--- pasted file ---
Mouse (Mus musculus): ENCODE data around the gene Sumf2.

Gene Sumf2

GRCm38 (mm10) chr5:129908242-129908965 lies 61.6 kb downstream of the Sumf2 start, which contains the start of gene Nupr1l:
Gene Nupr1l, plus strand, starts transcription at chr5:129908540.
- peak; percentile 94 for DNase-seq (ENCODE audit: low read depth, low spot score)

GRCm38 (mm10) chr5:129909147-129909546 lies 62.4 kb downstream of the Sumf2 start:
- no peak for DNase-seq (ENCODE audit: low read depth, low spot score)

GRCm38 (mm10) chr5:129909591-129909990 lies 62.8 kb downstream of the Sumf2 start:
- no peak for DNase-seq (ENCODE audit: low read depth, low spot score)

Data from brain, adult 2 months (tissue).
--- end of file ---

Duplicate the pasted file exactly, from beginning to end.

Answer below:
Mouse (Mus musculus): ENCODE data around the gene Sumf2.

Gene Sumf2

GRCm38 (mm10) chr5:129908242-129908965 lies 61.6 kb downstream of the Sumf2 start, which contains the start of gene Nupr1l:
Gene Nupr1l, plus strand, starts transcription at chr5:129908540.
- peak; percentile 94 for DNase-seq (ENCODE audit: low read depth, low spot score)

GRCm38 (mm10) chr5:129909147-129909546 lies 62.4 kb downstream of the Sumf2 start:
- no peak for DNase-seq (ENCODE audit: low read depth, low spot score)

GRCm38 (mm10) chr5:129909591-129909990 lies 62.8 kb downstream of the Sumf2 start:
- no peak for DNase-seq (ENCODE audit: low read depth, low spot score)

Data from brain, adult 2 months (tissue).